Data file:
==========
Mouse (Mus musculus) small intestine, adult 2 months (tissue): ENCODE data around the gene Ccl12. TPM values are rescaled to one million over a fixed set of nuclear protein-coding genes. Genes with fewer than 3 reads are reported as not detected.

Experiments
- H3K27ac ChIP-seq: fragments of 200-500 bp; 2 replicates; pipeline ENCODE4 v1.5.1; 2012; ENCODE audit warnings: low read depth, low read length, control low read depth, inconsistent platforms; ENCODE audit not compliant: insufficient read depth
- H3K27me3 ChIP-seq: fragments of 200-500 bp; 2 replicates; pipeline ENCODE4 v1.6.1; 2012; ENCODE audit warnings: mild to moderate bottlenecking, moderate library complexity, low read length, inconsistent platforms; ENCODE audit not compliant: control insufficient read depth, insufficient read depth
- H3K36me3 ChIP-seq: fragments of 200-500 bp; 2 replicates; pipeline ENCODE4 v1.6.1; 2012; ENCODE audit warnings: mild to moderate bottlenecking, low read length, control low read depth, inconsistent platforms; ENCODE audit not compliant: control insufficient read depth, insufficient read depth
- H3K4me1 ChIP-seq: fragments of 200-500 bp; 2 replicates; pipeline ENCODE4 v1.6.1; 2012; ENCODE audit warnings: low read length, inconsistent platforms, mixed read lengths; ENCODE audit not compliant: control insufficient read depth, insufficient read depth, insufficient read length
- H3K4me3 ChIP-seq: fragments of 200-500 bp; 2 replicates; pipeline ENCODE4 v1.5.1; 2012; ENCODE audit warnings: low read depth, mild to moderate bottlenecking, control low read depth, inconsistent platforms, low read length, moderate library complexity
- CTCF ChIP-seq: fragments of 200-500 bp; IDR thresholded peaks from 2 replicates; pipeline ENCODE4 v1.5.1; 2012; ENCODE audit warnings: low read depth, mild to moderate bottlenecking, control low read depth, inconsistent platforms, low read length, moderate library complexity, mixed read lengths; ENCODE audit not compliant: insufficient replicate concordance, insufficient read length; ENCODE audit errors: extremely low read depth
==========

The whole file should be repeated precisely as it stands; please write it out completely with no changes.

Mouse (Mus musculus) small intestine, adult 2 months (tissue): ENCODE data around the gene Ccl12. TPM values are rescaled to one million over a fixed set of nuclear protein-coding genes. Genes with fewer than 3 reads are reported as not detected.

Experiments
- H3K27ac ChIP-seq: fragments of 200-500 bp; 2 replicates; pipeline ENCODE4 v1.5.1; 2012; ENCODE audit warnings: low read depth, low read length, control low read depth, inconsistent platforms; ENCODE audit not compliant: insufficient read depth
- H3K27me3 ChIP-seq: fragments of 200-500 bp; 2 replicates; pipeline ENCODE4 v1.6.1; 2012; ENCODE audit warnings: mild to moderate bottlenecking, moderate library complexity, low read length, inconsistent platforms; ENCODE audit not compliant: control insufficient read depth, insufficient read depth
- H3K36me3 ChIP-seq: fragments of 200-500 bp; 2 replicates; pipeline ENCODE4 v1.6.1; 2012; ENCODE audit warnings: mild to moderate bottlenecking, low read length, control low read depth, inconsistent platforms; ENCODE audit not compliant: control insufficient read depth, insufficient read depth
- H3K4me1 ChIP-seq: fragments of 200-500 bp; 2 replicates; pipeline ENCODE4 v1.6.1; 2012; ENCODE audit warnings: low read length, inconsistent platforms, mixed read lengths; ENCODE audit not compliant: control insufficient read depth, insufficient read depth, insufficient read length
- H3K4me3 ChIP-seq: fragments of 200-500 bp; 2 replicates; pipeline ENCODE4 v1.5.1; 2012; ENCODE audit warnings: low read depth, mild to moderate bottlenecking, control low read depth, inconsistent platforms, low read length, moderate library complexity
- CTCF ChIP-seq: fragments of 200-500 bp; IDR thresholded peaks from 2 replicates; pipeline ENCODE4 v1.5.1; 2012; ENCODE audit warnings: low read depth, mild to moderate bottlenecking, control low read depth, inconsistent platforms, low read length, moderate library complexity, mixed read lengths; ENCODE audit not compliant: insufficient replicate concordance, insufficient read length; ENCODE audit errors: extremely low read depth